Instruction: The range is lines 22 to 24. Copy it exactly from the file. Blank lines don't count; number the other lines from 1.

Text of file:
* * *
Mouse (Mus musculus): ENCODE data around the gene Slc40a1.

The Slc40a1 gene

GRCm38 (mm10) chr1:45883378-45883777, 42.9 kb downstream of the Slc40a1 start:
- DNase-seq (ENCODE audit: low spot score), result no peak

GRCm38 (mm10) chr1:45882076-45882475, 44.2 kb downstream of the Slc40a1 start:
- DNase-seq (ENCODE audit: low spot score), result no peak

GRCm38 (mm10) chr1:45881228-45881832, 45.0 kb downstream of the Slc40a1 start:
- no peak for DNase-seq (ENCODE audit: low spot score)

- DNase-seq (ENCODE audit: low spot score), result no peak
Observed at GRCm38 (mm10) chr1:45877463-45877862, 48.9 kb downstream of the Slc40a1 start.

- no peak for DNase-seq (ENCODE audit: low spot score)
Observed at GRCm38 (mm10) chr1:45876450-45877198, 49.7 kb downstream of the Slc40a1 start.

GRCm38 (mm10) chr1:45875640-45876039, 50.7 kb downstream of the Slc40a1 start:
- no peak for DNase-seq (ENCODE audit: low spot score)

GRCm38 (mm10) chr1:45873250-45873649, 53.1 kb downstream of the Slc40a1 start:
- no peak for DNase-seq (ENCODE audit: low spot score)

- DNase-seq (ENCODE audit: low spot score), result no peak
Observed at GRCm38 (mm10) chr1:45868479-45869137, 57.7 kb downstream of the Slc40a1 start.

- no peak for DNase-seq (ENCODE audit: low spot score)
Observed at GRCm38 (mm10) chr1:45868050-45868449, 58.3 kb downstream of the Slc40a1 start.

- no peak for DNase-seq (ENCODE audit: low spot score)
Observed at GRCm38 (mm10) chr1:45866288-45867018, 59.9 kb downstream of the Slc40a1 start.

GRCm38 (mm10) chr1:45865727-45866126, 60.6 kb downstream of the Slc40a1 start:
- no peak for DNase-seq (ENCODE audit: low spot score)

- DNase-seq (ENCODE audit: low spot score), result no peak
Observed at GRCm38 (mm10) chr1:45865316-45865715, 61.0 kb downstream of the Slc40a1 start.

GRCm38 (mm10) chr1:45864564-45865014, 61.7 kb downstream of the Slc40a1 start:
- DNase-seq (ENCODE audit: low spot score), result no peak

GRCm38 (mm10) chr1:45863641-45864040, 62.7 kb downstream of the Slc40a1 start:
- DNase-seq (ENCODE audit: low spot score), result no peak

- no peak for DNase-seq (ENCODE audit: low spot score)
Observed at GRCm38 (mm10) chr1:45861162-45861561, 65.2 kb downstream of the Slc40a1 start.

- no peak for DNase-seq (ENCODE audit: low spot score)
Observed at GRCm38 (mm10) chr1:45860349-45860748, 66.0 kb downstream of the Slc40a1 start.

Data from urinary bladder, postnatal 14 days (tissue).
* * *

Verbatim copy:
Observed at GRCm38 (mm10) chr1:45866288-45867018, 59.9 kb downstream of the Slc40a1 start.

GRCm38 (mm10) chr1:45865727-45866126, 60.6 kb downstream of the Slc40a1 start:
- no peak for DNase-seq (ENCODE audit: low spot score)